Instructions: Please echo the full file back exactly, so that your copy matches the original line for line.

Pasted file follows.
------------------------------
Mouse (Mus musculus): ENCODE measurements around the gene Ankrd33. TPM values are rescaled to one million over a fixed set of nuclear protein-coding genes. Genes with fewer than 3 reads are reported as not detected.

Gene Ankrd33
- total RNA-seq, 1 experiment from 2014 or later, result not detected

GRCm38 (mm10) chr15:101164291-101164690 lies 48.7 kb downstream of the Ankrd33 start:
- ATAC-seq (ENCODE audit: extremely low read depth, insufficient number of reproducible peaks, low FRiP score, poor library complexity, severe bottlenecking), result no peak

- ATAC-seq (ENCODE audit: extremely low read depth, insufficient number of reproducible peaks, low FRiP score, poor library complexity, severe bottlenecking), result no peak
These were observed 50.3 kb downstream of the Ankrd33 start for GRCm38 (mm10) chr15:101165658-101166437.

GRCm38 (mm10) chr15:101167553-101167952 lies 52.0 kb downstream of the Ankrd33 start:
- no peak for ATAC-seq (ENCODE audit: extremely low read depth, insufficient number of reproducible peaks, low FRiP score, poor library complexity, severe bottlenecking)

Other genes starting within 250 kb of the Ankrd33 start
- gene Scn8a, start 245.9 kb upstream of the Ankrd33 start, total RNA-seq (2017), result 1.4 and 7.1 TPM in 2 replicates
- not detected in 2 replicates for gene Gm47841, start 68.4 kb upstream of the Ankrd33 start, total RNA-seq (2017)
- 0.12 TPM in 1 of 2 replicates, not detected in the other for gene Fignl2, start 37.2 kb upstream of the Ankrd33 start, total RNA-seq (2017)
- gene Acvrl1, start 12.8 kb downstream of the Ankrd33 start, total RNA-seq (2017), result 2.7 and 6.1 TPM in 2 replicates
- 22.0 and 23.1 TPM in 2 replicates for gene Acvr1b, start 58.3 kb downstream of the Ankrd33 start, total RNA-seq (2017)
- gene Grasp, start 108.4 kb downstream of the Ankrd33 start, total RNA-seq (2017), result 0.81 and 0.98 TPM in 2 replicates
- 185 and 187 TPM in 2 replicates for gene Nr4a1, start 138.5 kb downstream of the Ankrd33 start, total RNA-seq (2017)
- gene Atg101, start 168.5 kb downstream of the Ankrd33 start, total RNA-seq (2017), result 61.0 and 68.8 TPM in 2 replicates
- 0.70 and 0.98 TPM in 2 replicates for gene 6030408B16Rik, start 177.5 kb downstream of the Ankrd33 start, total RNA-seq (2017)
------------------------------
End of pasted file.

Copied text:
Mouse (Mus musculus): ENCODE measurements around the gene Ankrd33. TPM values are rescaled to one million over a fixed set of nuclear protein-coding genes. Genes with fewer than 3 reads are reported as not detected.

Gene Ankrd33
- total RNA-seq, 1 experiment from 2014 or later, result not detected

GRCm38 (mm10) chr15:101164291-101164690 lies 48.7 kb downstream of the Ankrd33 start:
- ATAC-seq (ENCODE audit: extremely low read depth, insufficient number of reproducible peaks, low FRiP score, poor library complexity, severe bottlenecking), result no peak

- ATAC-seq (ENCODE audit: extremely low read depth, insufficient number of reproducible peaks, low FRiP score, poor library complexity, severe bottlenecking), result no peak
These were observed 50.3 kb downstream of the Ankrd33 start for GRCm38 (mm10) chr15:101165658-101166437.

GRCm38 (mm10) chr15:101167553-101167952 lies 52.0 kb downstream of the Ankrd33 start:
- no peak for ATAC-seq (ENCODE audit: extremely low read depth, insufficient number of reproducible peaks, low FRiP score, poor library complexity, severe bottlenecking)

Other genes starting within 250 kb of the Ankrd33 start
- gene Scn8a, start 245.9 kb upstream of the Ankrd33 start, total RNA-seq (2017), result 1.4 and 7.1 TPM in 2 replicates
- not detected in 2 replicates for gene Gm47841, start 68.4 kb upstream of the Ankrd33 start, total RNA-seq (2017)
- 0.12 TPM in 1 of 2 replicates, not detected in the other for gene Fignl2, start 37.2 kb upstream of the Ankrd33 start, total RNA-seq (2017)
- gene Acvrl1, start 12.8 kb downstream of the Ankrd33 start, total RNA-seq (2017), result 2.7 and 6.1 TPM in 2 replicates
- 22.0 and 23.1 TPM in 2 replicates for gene Acvr1b, start 58.3 kb downstream of the Ankrd33 start, total RNA-seq (2017)
- gene Grasp, start 108.4 kb downstream of the Ankrd33 start, total RNA-seq (2017), result 0.81 and 0.98 TPM in 2 replicates
- 185 and 187 TPM in 2 replicates for gene Nr4a1, start 138.5 kb downstream of the Ankrd33 start, total RNA-seq (2017)
- gene Atg101, start 168.5 kb downstream of the Ankrd33 start, total RNA-seq (2017), result 61.0 and 68.8 TPM in 2 replicates
- 0.70 and 0.98 TPM in 2 replicates for gene 6030408B16Rik, start 177.5 kb downstream of the Ankrd33 start, total RNA-seq (2017)